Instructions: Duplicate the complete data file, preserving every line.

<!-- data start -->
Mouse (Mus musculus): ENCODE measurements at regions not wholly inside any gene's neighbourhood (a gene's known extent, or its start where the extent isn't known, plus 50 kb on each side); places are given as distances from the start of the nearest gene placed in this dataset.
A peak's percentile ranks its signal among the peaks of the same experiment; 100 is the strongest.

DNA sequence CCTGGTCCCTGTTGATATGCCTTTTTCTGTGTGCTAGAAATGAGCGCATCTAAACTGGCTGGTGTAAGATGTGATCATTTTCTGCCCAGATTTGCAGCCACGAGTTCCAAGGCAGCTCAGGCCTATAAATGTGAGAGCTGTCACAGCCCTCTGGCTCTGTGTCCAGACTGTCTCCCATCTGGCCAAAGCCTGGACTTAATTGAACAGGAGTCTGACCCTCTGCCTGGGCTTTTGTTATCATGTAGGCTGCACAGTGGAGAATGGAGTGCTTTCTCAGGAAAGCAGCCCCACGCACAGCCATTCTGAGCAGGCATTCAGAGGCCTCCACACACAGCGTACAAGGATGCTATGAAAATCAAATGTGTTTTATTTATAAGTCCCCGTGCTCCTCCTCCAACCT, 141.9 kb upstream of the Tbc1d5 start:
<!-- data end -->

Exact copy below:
Mouse (Mus musculus): ENCODE measurements at regions not wholly inside any gene's neighbourhood (a gene's known extent, or its start where the extent isn't known, plus 50 kb on each side); places are given as distances from the start of the nearest gene placed in this dataset.
A peak's percentile ranks its signal among the peaks of the same experiment; 100 is the strongest.

DNA sequence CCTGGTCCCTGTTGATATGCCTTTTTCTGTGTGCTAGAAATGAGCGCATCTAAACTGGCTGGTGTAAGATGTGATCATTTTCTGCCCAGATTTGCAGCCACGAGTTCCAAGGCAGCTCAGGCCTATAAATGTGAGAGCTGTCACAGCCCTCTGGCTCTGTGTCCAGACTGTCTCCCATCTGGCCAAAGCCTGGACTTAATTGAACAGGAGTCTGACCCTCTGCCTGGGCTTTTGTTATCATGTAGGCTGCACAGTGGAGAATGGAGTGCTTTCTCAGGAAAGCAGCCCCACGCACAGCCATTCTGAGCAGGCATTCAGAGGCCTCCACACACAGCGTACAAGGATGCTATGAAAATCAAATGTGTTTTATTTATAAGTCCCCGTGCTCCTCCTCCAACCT, 141.9 kb upstream of the Tbc1d5 start: